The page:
Great Southern Ultra Challenge - Tony Smith

Great Southern Ultra Challenge – it’s a challenge, not a race…. Tony Smith

I signed up of the GSUC in August after humming and ahhhing for a couple of months during the teasers coming out from the organiser @Ultracyclinglife.

I’d completed the Mt Magnet 1400 last year and a new 1600 km event was appealing, but a little daunting at the same time.

I went through the mandatory expression of interest malarkey, bio (left) and had already fulfilled qualification with the MM1400.

I had a new bike, more consistent cycling throughout the year (although not as many kms) and a bit of a desire to improve on the things that led to a 4th place in 2018.

In the lead up I had the busiest 3 months of work that I have had since moving to Perth. This seriously curtailed my ability to do as many long rides as I would have liked, and I couldn’t string back to back long rides together as I had hoped. I decided to work on quality more than volume, so set about improving power as much as I could in the time crunched period from September through to the start on November 23.

At the start I had cranked up about 7,500 km for the year and power sitting at functional threshold power (FTP) of about 285 watts or 3.95 w/kg for the power nerds. Would’ve been nice to get a little higher, but had to work with what I had.

Two weeks before the start had a work trip to Darwin and picked up a bug which cost me a week on the bike and about 4 days off work. Not ideal, but was fresh by the time the start arrived.



Ride stats appear above. This looks a little more consistent than what it felt like. If you looked on Strava I logged rides of:

1st day – 362km, 2nd day – 266 km, 3rd day – 406 km, 4th day – 266, 5th day – 328 km.

Up days were long and followed by down days, reflecting fatigue and muscle soreness. Decision making on the down days was a bit cloudy.

The Thursday before the Grand Depart most riders convened at the Reveley at Elizabeth Quay to meet, talk shite and have a few bevvies. There were 31 confirmed starters with a couple of internationals, several from over east and the rest more or less locals. This is essentially 3 times the number of starters from the Mt Magnet 1400.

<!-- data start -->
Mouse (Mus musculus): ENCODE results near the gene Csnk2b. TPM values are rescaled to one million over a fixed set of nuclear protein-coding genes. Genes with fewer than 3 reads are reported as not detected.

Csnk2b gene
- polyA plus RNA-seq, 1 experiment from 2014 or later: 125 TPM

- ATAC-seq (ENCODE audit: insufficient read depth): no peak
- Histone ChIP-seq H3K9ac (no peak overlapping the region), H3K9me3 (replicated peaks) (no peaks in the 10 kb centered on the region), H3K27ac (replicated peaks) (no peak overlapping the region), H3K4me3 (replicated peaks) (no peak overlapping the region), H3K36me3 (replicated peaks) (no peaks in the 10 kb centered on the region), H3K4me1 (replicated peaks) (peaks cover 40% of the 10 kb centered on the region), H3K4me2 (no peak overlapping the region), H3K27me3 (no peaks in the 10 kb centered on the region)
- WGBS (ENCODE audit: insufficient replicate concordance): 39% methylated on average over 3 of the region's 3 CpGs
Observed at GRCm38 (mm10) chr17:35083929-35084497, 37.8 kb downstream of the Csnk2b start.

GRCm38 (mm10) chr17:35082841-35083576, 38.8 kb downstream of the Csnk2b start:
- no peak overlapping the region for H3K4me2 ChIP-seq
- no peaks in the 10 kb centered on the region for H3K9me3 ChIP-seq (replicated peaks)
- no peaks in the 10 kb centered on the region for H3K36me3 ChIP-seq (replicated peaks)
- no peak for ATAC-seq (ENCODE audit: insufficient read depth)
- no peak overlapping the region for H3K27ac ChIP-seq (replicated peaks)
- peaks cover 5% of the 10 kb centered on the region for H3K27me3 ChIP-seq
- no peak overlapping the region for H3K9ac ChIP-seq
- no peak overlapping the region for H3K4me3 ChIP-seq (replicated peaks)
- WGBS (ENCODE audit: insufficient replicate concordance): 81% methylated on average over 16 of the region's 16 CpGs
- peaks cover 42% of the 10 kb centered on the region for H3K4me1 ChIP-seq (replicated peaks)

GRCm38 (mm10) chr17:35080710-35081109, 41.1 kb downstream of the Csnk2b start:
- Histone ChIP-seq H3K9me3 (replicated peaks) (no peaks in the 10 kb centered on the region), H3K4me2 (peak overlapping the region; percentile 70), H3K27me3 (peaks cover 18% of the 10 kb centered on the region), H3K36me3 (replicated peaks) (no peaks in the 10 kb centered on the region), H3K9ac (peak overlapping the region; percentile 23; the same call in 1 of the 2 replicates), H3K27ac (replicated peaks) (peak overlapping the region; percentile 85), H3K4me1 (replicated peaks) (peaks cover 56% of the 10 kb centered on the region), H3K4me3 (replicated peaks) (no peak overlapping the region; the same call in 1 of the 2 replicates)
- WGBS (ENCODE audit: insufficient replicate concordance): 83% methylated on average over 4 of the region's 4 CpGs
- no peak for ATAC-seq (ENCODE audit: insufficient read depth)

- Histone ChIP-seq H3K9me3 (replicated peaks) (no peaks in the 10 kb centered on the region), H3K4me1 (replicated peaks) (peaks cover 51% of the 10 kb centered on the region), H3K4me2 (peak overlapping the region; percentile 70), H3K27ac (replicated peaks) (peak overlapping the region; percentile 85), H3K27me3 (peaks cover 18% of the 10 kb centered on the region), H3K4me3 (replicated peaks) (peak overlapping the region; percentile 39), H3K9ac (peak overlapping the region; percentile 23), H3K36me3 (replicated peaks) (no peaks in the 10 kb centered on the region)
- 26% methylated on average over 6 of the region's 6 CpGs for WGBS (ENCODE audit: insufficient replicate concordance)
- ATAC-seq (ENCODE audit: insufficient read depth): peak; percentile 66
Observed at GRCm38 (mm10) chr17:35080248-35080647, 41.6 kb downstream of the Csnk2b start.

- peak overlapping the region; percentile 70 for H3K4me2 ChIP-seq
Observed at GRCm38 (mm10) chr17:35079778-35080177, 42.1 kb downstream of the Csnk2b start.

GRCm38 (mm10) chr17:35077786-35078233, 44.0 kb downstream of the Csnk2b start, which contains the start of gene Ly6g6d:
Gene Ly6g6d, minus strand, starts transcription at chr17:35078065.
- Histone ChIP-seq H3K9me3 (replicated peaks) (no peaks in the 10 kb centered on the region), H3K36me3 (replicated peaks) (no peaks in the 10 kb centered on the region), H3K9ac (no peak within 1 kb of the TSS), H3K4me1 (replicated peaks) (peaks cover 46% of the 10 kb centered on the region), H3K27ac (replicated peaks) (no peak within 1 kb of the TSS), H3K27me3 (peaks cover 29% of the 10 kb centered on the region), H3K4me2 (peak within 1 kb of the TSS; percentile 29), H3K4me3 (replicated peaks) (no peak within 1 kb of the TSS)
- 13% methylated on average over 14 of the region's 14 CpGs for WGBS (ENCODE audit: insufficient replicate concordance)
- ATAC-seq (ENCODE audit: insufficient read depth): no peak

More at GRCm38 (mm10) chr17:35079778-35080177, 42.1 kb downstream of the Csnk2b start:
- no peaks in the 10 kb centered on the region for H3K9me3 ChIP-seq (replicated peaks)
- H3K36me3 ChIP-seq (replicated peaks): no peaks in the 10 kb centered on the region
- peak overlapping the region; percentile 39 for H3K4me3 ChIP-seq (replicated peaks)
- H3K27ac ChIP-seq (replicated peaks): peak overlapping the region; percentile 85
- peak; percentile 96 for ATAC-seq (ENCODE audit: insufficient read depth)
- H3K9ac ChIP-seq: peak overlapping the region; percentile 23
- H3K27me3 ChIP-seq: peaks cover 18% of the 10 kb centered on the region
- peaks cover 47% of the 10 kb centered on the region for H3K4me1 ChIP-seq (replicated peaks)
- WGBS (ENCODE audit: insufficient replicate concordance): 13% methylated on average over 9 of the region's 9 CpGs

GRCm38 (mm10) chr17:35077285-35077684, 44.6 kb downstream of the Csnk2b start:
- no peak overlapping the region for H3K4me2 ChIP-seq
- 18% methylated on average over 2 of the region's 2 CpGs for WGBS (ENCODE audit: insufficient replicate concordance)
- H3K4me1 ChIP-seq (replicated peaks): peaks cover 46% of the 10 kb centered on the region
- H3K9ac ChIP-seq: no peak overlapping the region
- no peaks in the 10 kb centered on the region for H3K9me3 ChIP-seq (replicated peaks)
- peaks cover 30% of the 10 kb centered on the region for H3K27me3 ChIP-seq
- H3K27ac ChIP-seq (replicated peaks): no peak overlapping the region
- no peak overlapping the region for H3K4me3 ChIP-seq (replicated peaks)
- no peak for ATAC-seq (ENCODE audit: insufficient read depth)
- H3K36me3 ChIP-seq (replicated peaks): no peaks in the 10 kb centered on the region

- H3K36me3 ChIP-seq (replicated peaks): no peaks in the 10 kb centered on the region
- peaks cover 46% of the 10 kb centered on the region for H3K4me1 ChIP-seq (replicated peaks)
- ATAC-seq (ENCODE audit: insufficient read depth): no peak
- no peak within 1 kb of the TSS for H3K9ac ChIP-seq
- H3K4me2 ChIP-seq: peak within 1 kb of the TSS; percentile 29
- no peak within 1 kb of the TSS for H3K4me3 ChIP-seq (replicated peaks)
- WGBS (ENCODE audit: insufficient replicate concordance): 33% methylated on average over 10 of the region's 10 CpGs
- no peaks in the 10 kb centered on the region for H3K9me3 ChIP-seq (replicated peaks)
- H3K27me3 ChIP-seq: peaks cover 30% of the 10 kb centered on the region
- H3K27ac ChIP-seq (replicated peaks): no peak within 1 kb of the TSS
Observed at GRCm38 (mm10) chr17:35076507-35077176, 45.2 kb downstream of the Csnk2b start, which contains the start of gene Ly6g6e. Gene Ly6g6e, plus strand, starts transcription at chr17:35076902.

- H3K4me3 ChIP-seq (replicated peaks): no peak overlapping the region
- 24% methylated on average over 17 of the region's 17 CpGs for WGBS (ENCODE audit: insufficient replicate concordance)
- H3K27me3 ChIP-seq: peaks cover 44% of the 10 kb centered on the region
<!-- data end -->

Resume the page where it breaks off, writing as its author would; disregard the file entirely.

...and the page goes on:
Day 1 – Greeted at Elizabeth Quay for Sarah, Adrian, Phil and Vincent for my departure. I was there pretty late as I had a fiar bit of trouble getting out of the house and saying goodbye to the kids. They’re understandably clingy when I go away for a few days.

8 am arrived and I was literally DFL leaving the Quay. I worked my way through the pack slowly as we left the city and got into the hills towards Mundaring. Eventually working through to about 5th in the field coming out of Northam.

It was hot and by Northam quite a few had already been experiencing cramps and no desire to get solid food in their mouths. I had a load of liquid calories on board and kept topping up so the main issue was keeping cool.

I tried to keep a consistent pace and not push too hard or cook myself. Lots of stops for icecreams, Zooperdoopers and cool drinks.

Dinner at Merredin – about 290 km in, couldn’t poke down hot chips with a stick and got most calories again in liquid form.

Cycled through the Narembeen and stopped at about 1:30am for a sleep on a picnic table next to the travellers stop in.

Day 2 – departed at about 4:30am from Narembeen, caught up with another rider about a half hour in and rode with him for a while until my speed exceeded his. The early morning was pleasant, cool and relatively still. As the sun got higher the wind got stonger. Breakfast resupply at Kulin and then made headway for Lake Grace – Nat Fyfe’s old stomping ground.

The wind was in my face almost the whole way there and the temperature was getting up there again. The turn east from Lake Grace toward Newdegate I thought might bring a cross tailwind, alas, just a nagging cross wind that was of no assistance.

Got hot on the way to Newdegate and knew there would be nothing open there to help cool down. The public toilet was open and there were showers in there. I had a cold shower and felt way better.